The Work We Share: A Question of Choice / Precarity Story, Screening and Conversation

09 DEC 2023 2PM–4PM

Site Gallery, Sheffield, UK

Register online here

A special screening of A Question of Choice and Precarity Story followed by a conversation responding to the themes organised as part of The Work We Share and artist Annie Goh who was invited to create a response to A Question of Choice.

Sheffield Film Co-op, A Question of Choice (1982)

A Question of Choice features a small group of low-paid women workers – two cleaners, a cook, a lollipop lady – and a male caretaker in a school in Walkley, Sheffield. The participants describe the limited employment choices available to women when family remains their first priority. While the work they do is hard and poorly paid, it does offer them flexibility, with hours that fit in with their family lives, as well as affording them close contact with the community and their childrens’ education. Beyond the work that they do in the school, these women run activities at a local community centre and organise events for children in the local area.

Precarity Story (2020)

Precarity Story tells the work story of Isabel, a cleaner, hourly-paid teacher, and researcher in the same British university. Her story stands as an example of the increasing casualisation of university labour and its human consequences. Filmed during the 2018-2020 UK higher education strikes, Precarity Story exposes the little-known reality of the academic precariat and fuels the ongoing public debate on the devastating effects of neoliberal policies —and, now also, Covid-19— in British higher education.

This event has been organised by artist Annie Goh who has been involved in the UAL End Outsourcing campaign since 2019, a campaign calling for the University of the Arts London (UAL) to end the outsourcing of cleaning contracts across all its college and campus sites. Invited into conversation will be Jenny Woodley from Sheffield Film Co-op, and Lorena Cervera and Isabel Seguí, the Directors of Precarity Story (2020).

The event forms part of an ongoing Cinenova programme titled  The Work We Share, a film programme of ten newly digitised films from the Cinenova collection. Produced between 1972 and 1994, the films address oppositional histories and questions of difference through the lenses of gender, race, sexuality, health, and community.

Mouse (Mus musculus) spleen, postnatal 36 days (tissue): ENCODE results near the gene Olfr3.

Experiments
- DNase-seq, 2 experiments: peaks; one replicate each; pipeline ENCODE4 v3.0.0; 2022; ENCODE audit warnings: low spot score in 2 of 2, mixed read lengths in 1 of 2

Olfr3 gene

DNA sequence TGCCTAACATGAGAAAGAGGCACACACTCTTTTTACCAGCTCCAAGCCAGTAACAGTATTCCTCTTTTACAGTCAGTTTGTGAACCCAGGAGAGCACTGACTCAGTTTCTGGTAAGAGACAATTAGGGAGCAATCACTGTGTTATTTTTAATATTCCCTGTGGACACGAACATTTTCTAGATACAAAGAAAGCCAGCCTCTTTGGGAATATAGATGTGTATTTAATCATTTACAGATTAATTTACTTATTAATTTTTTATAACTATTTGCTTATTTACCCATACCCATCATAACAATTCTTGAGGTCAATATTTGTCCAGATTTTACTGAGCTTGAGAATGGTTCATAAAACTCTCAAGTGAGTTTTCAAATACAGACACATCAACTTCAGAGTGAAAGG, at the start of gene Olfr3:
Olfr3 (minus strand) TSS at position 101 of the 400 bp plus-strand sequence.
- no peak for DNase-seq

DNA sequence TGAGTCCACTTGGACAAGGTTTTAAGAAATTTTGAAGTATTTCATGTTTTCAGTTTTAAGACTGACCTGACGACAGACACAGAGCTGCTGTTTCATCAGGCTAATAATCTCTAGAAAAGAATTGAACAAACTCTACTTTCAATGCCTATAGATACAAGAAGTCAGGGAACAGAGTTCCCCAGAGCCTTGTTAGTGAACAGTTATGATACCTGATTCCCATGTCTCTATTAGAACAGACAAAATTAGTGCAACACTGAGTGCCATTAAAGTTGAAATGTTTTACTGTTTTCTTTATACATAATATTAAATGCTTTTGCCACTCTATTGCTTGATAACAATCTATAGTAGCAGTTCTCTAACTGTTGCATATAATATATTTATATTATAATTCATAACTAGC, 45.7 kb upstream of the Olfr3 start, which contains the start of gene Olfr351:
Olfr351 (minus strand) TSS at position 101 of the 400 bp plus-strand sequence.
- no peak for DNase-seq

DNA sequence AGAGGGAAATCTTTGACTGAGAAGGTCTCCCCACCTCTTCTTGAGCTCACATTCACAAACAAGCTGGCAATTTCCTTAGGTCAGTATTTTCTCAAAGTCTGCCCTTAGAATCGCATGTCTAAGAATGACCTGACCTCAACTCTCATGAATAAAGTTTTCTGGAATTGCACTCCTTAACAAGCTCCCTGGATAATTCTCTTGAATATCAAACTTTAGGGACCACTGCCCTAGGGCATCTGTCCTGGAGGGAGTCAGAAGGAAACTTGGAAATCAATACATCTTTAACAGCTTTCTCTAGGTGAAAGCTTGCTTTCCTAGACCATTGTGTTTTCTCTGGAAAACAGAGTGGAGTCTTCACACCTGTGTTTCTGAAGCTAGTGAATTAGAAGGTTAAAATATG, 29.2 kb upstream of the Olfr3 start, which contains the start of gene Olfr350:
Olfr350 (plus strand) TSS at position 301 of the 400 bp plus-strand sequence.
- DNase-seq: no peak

The Work We Share gathers a number of films that previously existed in precarious conditions, in some cases, with negatives being lost or distribution film prints being the only copy. This program intends to acknowledge Cinenova’s interdependency: from organisation to filmmakers, cultural workers, communities, and individuals. How can we acknowledge our interdependent relationships? How can we recognize our place in a network of communications, relationships, and resources, particularly as an un-funded volunteer organisation? What different strains of labour does our work rely on? How do we sustain this work mutually?


Annie Goh
Annie Goh is an artist and researcher working primarily with sound, space, electronic media and generative processes within their social and cultural contexts. She completed her PhD at Goldsmiths, University of London in 2019 on archaeoacoustics and sonic knowledge production, where she was also a Stuart Hall Foundation PhD Fellow. She co-curated the discourse program of CTM Festival Berlin 2013-2016 and is co-founder of the Sonic Cyberfeminisms project since 2015 with Dr Marie Thompson. She is Lecturer & Course Leader of BA Sound Arts at London College of Communication, University of Arts London.

Sheffield Film Co-op
In the early 1970s the second women’s liberation movement was engaging in raising consciousness about issues women faced in their domestic and work lives. It was soon clear that there was a need to disseminate feminist ideas about the issues to a wider audience than those women already attending meetings. A small group of women with young children in Sheffield realised that film could be a powerful means of giving women the voice that they did not have in the mainstream media. With funding from Channel 4’s Independent Film and Video Department, SFC later went on to make films for broadcast and to help train new women filmmakers.

Isabel Seguí
Born in the Spanish state in 1973, Isabel Seguí is a feminist film historian and Lecturer at the University of St Andrews, with an expertise in Latin American working-class women’s cinematic practices in non-fiction formats. Her research work has been recognised with awards by the British Association of Film, Television and Screen Studies (BAFTSS Awards 2019) and published in different journals and edited collections in Europe and the Americas. She has recently completed a Leverhulme Early Career Fellowship for a three-year postdoctoral project on women’s nonfiction filmmaking in Peru. The collaborative nature of this documentary about her life as a precarious worker mirrors her own research interests, turning it into an action-research project.

Lorena Cervera
Lorena Cervera is a filmmaker, researcher, writer, and lecturer. She works as Senior Lecturer in Film Production at Arts University Bournemouth and holds a PhD in Film Studies from UCL. She has published articles in international journals such as Alphaville: Journal of Film and Screen Media andFeminist Media Studies and has co-edited a special section on feminist film collectives in Latin America for Jump Cut: A Review of Contemporary Media. Her first monograph, A Feminist Counter-History of Latin American Documentary, will be published by Routledge in 2025. As a filmmaker, she has worked in several non-fiction films and has directed Pilas (2019) and co-directed #PrecarityStory (2020). Currently, she is developing the transmedia project Processing Images from Caracas.